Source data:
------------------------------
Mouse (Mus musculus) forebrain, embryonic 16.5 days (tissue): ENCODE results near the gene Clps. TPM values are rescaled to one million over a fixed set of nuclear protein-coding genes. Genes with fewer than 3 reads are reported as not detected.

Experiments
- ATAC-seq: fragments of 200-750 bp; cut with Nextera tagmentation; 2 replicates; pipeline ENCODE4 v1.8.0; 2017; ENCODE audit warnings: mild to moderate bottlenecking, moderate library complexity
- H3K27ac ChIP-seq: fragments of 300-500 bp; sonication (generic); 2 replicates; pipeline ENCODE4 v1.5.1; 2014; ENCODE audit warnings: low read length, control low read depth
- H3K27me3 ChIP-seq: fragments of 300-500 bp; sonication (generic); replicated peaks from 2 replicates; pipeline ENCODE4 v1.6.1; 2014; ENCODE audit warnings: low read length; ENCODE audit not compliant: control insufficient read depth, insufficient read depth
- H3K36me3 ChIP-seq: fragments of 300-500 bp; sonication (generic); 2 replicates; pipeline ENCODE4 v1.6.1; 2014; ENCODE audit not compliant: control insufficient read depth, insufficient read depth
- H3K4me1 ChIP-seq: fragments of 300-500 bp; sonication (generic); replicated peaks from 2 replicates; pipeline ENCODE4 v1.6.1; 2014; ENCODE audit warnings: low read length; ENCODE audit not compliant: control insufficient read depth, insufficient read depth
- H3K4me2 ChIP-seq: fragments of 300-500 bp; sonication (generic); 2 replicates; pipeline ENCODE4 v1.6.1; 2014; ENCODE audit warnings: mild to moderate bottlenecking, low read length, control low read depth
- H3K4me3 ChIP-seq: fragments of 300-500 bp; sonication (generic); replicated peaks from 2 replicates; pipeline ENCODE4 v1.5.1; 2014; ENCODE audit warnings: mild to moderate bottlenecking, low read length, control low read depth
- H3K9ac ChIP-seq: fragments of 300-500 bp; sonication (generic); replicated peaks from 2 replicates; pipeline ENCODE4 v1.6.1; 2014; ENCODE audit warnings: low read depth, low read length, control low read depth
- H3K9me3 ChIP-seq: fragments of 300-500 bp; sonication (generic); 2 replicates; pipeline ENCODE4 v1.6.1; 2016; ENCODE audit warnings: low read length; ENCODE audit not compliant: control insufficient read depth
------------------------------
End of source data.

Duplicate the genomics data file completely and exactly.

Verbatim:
Mouse (Mus musculus) forebrain, embryonic 16.5 days (tissue): ENCODE results near the gene Clps. TPM values are rescaled to one million over a fixed set of nuclear protein-coding genes. Genes with fewer than 3 reads are reported as not detected.

Experiments
- ATAC-seq: fragments of 200-750 bp; cut with Nextera tagmentation; 2 replicates; pipeline ENCODE4 v1.8.0; 2017; ENCODE audit warnings: mild to moderate bottlenecking, moderate library complexity
- H3K27ac ChIP-seq: fragments of 300-500 bp; sonication (generic); 2 replicates; pipeline ENCODE4 v1.5.1; 2014; ENCODE audit warnings: low read length, control low read depth
- H3K27me3 ChIP-seq: fragments of 300-500 bp; sonication (generic); replicated peaks from 2 replicates; pipeline ENCODE4 v1.6.1; 2014; ENCODE audit warnings: low read length; ENCODE audit not compliant: control insufficient read depth, insufficient read depth
- H3K36me3 ChIP-seq: fragments of 300-500 bp; sonication (generic); 2 replicates; pipeline ENCODE4 v1.6.1; 2014; ENCODE audit not compliant: control insufficient read depth, insufficient read depth
- H3K4me1 ChIP-seq: fragments of 300-500 bp; sonication (generic); replicated peaks from 2 replicates; pipeline ENCODE4 v1.6.1; 2014; ENCODE audit warnings: low read length; ENCODE audit not compliant: control insufficient read depth, insufficient read depth
- H3K4me2 ChIP-seq: fragments of 300-500 bp; sonication (generic); 2 replicates; pipeline ENCODE4 v1.6.1; 2014; ENCODE audit warnings: mild to moderate bottlenecking, low read length, control low read depth
- H3K4me3 ChIP-seq: fragments of 300-500 bp; sonication (generic); replicated peaks from 2 replicates; pipeline ENCODE4 v1.5.1; 2014; ENCODE audit warnings: mild to moderate bottlenecking, low read length, control low read depth
- H3K9ac ChIP-seq: fragments of 300-500 bp; sonication (generic); replicated peaks from 2 replicates; pipeline ENCODE4 v1.6.1; 2014; ENCODE audit warnings: low read depth, low read length, control low read depth
- H3K9me3 ChIP-seq: fragments of 300-500 bp; sonication (generic); 2 replicates; pipeline ENCODE4 v1.6.1; 2016; ENCODE audit warnings: low read length; ENCODE audit not compliant: control insufficient read depth